With this memoir-y collection of essays, published in 2009, Waldman beat Roxane Gay to the titular idea of ideological/institutional failure by five years. And Bad Mother and Bad Feminist do have a lot in common. Given that I’m imperfectly both mother and feminist, course I’m drawn to both titles.

A basic premise of the book: the Bad Mother is a common figure in our culture, from Medea to Britany Spears, but “there is something especially sharpened and hysterical about contemporary Bad Mother vitriol. The frequency with which a new Bad Mother is unmasked, and the extent of our interest in each one, are, I believe, more than merely symptoms of the contemporary general degeneration of civility” (8). Frustratingly, Waldman rejects the feminist conclusion to her very true observation: that patriarchy and a culture of misogyny are to blame for this increased vitriol. Instead, Waldman blames the widespread interest in Bad Mother figures on women’s desire for self-acceptance (if we can identify worse mothers than ourselves, we must be OK). Frankly, all she’s doing here is identifying one of the cruelest effects of patriarchy, the consequence of female misogyny, women hating on women because of their own lack of confidence, a misplaced internalization of self-loathing caused, in the first place, by the patriarchy.

It almost goes without saying that the opposite of the Bad Mother is the Good Mother who is characterized by self-abnegation. Waldman writes that being a Good Father is attainable, while Good Mother status is, by definition, impossibly to achieve without total self-immolation. Cue reference to The Feminine Mystique.

The essays address debate-inspiring topics like who does more housework (i.e., husband or wife? there’s apparently a handy questionnaire entitled “Who Does What?” that can help you confirm what you already know quite well, if you’re a wife, that you do way more work). There’s a short essay on the breastfeeding debate (because failure to breastfeed can be one of the most guilt-inducing maternal failures), one that sort of almost takes up the topic of the over-sexualization of girls (but Waldman’s no Peggy Orenstein, let’s get that clear). She also takes up the topics of Too Much Homework; Dodgeball Sucks, but some kids still like it (I hate it, my 6YO hates it, my spouse hates it, for the same reason Waldman hates it); the fact that every kid you have ends up with a different mom.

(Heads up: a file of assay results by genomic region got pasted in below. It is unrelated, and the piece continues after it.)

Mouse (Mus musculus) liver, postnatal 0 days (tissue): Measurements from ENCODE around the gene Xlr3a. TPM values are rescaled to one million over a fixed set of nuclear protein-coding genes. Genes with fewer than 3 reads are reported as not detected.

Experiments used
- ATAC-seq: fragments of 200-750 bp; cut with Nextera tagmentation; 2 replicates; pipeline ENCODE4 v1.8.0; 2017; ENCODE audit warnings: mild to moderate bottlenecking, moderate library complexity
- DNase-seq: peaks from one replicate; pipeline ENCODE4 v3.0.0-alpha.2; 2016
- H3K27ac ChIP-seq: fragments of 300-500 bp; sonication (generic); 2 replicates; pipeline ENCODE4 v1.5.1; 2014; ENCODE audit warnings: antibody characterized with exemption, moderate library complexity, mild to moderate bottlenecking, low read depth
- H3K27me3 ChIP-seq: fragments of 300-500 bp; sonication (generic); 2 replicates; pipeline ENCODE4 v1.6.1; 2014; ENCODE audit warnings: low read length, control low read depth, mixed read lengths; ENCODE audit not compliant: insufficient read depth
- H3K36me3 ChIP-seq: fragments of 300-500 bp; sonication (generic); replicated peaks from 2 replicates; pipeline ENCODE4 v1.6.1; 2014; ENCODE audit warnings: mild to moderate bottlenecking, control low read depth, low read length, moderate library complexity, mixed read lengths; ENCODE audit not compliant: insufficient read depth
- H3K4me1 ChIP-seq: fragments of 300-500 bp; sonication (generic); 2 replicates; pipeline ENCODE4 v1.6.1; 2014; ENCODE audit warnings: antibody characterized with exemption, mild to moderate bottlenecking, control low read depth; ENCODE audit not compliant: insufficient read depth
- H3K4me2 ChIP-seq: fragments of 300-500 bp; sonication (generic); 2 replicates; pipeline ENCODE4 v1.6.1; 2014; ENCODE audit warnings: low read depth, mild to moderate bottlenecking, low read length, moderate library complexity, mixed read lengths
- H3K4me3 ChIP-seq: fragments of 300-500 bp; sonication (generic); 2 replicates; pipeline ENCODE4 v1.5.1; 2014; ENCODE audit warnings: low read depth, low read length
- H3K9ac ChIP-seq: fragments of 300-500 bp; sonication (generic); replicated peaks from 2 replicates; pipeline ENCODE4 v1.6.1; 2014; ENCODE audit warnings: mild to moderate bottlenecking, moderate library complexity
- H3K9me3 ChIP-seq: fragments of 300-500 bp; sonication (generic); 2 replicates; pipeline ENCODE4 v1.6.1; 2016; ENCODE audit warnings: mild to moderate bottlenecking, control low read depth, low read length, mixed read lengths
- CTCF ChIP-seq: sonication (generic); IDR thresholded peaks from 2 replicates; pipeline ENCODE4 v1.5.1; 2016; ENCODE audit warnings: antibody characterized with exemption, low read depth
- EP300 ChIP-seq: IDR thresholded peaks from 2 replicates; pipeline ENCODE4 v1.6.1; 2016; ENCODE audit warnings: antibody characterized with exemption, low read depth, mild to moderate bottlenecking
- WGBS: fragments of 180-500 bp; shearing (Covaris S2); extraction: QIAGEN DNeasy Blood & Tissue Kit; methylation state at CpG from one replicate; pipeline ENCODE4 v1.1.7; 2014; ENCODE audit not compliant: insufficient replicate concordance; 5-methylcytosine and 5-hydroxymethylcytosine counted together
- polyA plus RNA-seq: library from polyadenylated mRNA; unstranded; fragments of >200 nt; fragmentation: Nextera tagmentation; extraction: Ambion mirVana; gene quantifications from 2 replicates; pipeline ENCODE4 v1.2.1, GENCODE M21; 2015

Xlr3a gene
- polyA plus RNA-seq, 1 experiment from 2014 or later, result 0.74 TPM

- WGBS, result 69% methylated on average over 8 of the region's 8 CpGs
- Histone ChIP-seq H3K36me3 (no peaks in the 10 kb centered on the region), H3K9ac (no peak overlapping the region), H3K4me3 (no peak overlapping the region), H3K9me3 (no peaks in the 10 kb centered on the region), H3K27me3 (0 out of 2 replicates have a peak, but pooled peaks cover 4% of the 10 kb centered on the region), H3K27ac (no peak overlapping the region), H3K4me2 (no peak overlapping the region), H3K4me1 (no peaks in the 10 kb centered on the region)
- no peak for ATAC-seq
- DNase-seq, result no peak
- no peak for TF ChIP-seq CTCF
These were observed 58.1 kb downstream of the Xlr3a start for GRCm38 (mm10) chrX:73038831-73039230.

Waldman is not good on queer stuff: she defiantly repeats all kinds of annoying stereotypes of gay men and lesbians, and the book is definitely written for privileged people who live in places like Berkeley and Seattle. But there are highlights. For one, her maternal philosophy is that “mothers should tell the truth, even–no, especially–when the truth is difficult” (3). I concur. Still, Waldman is, in many ways, better on marriage than she is on mothering. This book emerged from an essay she published in the New York Times in which she admitted she loves her husband more than her four children. She articulates a surprising truth about marriage in an essay on the gendered division of labor in her household:

“as marriages progress, you surrender areas of your own competence, often without even knowing it. You do this in part because it’s more efficient for each individual to have his or her own area of expertise, but also as a kind of optimistic gesture. By surrendering certain skills, you are affirming your belief that the other person will remain there to care for you in that way.” (84)

One final thing: the strongest essay here, the one I’d want to share with friends, or teach in a composition course, is the one entitled “Rocketship,” about the pregnancy Waldman terminated for medical reasons after an unfortunately ambiguous amniocentesis pointing to the high risk of a certain very bad trisomy. She captures the anguish of pregnancy loss and the incredible departure of all naivete about subsequent pregnancies. I love the description of her support group–a bunch of bitter women trafficking in black humor and political consciousness who named themselves the Dead Baby Club, a club that “has more members than you would believe” (133). For a while during my fourth pregnancy, when people would stupidly ask if we were excited, I’d respond, “we just hope this one ends in a live birth and a healthy child; it could still go downhill.” Pregnancy loss engenders Enormously Bleak Killjoys.

 

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